Home » News » Sabarimala Review Order – Arguments on reference by Supreme Court bench

On 17 February, the nine-judge bench headed by Chief Justice of India, SA Bobde has begun hearing the seven issues mentioned in the Sabarimala reference order.

The bench comprising of Chief Justice SA Bobde, Justices R Banumathi, Ashok Bhushan, L Nageshwara Rao, Mohan M Shantanagoudar, S Abdul Nazeer, R Subhash Reddy, B R Gavai, and Surya Kant while hearing the ambit of Article 25 of the Indian Constitution, held that the state cannot intervene to regulate the religious affairs of faith but only its secular affairs. They further observed that making offerings at places of worship may be a religious practice, but the law can regulate the money donated at such places if it is used for ‘terrorism’ or ‘running casinos.’

The bench made such observations when the Solicitor General Tushar Mehta referred to Articles 25 and 26 of the Indian Constitution and said that all persons have freedom of religion ‘subject to public order, morality and health’ and every ‘religious denomination’ shall have the right to establish, own, maintain and manage religious institutions. Mehta stated to the court that as per Article 25(1), all persons are equally entitled to freedom of conscience and the right to freely to profess, practice and propagate religion. He further added that ‘equally entitled’ was taken from the British where it was used in the context of one religion and different aspects.

“The Preamble is not cited in any of the subsequent judgments. Your Lordships may take the view that ‘religious practice’ takes its color from the Preamble- ‘liberty of thought, expression, belief, faith, and worship,” he continued.

Further, citing certain limitations, Mehta said that “the administrative right of religious denominations is restricted by only public order, morality and health, essentially, Article 26 would also be subject to other provisions of Part III. Referring to various judgments, Mehta asserted that there were two striking features in them which were ‘the affected parties were present and there was a challenge to the specific law.’ One such reference Mehta gave during the hearing was of the 7-judge bench decision of Shirur Mutt, which is propped up as being in conflict with the five-judge ruling in Dargah Committee which contended that:

“One of the questions Your Lordships have framed is whether a person not belonging to a religious denomination or religious group can question a practice of that religious denomination or group by filing a PIL. Can a busybody just walk inside the court and ask for a constitution bench to examine any religious practice? The striking nature of each of the judgments that will be cited before Your Lordships is that one, in those cases, the affected parties were before the court, and two, there was a challenge to a legislative act” stated Mehta.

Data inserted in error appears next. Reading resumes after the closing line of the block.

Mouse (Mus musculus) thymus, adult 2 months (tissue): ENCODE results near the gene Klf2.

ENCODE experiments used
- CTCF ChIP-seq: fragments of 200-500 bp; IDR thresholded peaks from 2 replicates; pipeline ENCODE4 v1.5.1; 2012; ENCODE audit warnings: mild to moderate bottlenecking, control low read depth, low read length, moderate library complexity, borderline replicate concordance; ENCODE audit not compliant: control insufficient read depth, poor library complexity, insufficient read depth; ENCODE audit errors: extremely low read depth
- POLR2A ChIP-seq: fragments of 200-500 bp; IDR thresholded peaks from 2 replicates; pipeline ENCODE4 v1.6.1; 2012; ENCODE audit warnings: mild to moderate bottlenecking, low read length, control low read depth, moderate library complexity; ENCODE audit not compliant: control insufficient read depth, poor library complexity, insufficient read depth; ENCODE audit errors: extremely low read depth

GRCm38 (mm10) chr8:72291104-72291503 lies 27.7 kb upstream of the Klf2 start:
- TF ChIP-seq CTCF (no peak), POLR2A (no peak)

To this, the bench argued that “You are saying the word religion is something which determines the relationship of a man with the creator and all these sects or denominations have the right to regulate and decide the nature of this relationship. And someone outside the denomination cannot decide as to what is the essential religious practice. Asking somebody to perform ‘namaz’ in a particular manner amounts to interference in somebody’s religion. Keep the law aside. Are you saying, a Hindu cannot question a Christian practice, you can’t have a situation of Muslim questioning Hindu practice and where Buddhists cannot decide Muslim practices?”

Mehta referred to Article 25(1), repeating that all persons are ‘equally entitled’ to freedom of conscience and the right to freely profess, practice and propagate their religion, adding that every group of persons, however, may not satisfy the definition of religious denomination. Further citing to the Shirur Mutt, he said that the acts done in pursuance of religious belief is also part of the religion.

However, the bench contended that ‘After doing ‘Pooja,’ generally, money is donated in that box kept in the temple. So that is a secular activity? The law can regulate that that money not be used for terrorism or for running casinos?’

Mehta argued that “Dr. Ambedkar said if we don’t allow even law-makers to legislate, then what is once a practice would remain a practice. There would be no reform and submitted an extract from the 1954 judgment.” For this, the Chief Justice observed that “Provided the law relates to the secular part of the religious practice. The article doesn’t say so, only the judgment says so.”

The hearing is to be resumed today.

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